June 16, 2010
As a longtime resident of Sturgeon Bay, I would like to comment on this past weekends Steel Bridge
Songfest. While living here for the past 35 years, I have never attended the Steel Bridge Songfest in the
My wife and I went down by the Main Stage located in front of the Old Michigan Street Bridge Saturday,
and we were entertained by a large number and variety of music, anywhere from bluegrass, country-
western, folk, rap and rock 'n' roll. There were food tents set up in the Holiday Motel parking lot, and
street vendors up and down First Avenue; everything was very well organized. There were also
very clean port-a-potties on both ends of First Avenue.
People brought their own lawn chairs to sit on, plus there were a number of plastic chairs available for
anyone to use. I sat near the stage, and I talked to many of the musicians as they were awaiting their
turn to play. Everyone I talked to was extremely pleasant, and the music was great.
I spent most of Saturday listening to the music, and I enjoyed it so much, I went back down on Sunday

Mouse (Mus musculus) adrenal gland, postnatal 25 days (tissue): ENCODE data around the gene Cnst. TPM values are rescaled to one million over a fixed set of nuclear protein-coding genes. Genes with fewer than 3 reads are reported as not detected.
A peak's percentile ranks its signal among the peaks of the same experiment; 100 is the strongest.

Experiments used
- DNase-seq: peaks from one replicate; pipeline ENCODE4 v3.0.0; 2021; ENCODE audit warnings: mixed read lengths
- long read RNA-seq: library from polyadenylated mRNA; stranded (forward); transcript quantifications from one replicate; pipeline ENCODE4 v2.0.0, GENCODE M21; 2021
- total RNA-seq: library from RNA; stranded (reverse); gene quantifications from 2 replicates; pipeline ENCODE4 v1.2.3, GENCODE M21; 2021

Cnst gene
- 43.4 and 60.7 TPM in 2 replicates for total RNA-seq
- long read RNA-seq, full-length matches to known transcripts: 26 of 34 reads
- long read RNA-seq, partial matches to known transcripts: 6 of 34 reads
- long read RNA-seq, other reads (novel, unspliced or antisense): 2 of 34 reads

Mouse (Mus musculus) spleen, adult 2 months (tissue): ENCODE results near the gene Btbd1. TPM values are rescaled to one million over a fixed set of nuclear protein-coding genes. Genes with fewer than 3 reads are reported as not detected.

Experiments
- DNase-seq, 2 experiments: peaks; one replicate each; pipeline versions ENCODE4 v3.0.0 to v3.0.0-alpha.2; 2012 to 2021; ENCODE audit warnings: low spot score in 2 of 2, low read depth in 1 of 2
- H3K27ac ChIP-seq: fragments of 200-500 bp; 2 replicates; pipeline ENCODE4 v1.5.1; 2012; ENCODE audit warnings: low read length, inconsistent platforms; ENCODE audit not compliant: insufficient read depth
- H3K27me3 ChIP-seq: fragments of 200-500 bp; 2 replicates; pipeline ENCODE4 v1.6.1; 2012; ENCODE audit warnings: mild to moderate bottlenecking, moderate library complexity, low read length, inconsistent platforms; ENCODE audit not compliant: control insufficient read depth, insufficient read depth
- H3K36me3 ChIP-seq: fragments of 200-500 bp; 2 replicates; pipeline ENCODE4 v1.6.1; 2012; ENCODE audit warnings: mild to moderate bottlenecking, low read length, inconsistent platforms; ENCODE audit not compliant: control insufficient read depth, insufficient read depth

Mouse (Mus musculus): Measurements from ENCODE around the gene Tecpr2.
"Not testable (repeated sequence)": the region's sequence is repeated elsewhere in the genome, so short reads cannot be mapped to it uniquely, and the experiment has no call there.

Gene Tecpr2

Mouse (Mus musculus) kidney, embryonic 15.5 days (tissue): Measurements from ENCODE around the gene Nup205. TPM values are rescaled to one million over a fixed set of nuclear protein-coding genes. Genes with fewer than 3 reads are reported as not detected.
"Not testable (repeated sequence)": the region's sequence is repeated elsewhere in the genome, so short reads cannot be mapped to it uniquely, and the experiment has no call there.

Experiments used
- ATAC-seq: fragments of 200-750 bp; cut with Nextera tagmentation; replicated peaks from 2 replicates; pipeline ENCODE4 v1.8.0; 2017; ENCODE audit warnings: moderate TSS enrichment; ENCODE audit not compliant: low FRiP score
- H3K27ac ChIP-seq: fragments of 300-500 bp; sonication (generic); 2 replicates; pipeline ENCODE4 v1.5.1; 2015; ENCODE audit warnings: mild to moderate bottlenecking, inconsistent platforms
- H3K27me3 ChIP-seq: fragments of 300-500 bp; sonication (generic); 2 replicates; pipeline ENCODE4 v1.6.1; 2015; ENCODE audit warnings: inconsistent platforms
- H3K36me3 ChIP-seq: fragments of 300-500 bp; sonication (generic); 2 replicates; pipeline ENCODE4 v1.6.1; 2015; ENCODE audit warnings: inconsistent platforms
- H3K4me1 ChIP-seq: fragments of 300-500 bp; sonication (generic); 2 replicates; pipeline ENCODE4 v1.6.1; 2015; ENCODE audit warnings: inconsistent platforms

and stayed until the last song was sung.
During all the time I was there, I did not see one bit of trouble anywhere. Everyone was enjoying
themselves and getting along with each other extremely well. There was every age group
assembled there from young to old.
I am marking this date on my calendar for next year. What a great event for a small town like Sturgeon
Bay. I hope this goes on for years to come.
Steel Bridge Songfest in Sturgeon Bay
Gannett Wisconsin Media • June 10, 2010
Musicians began arriving in Sturgeon Bay as early as Sunday for this weekend’s sixth annual Steel Bridge Songfest, which has grown from a fundraiser to preserve the historic Michigan Street Bridge into a gathering of musicians for songwriting workshops and performance opportunities.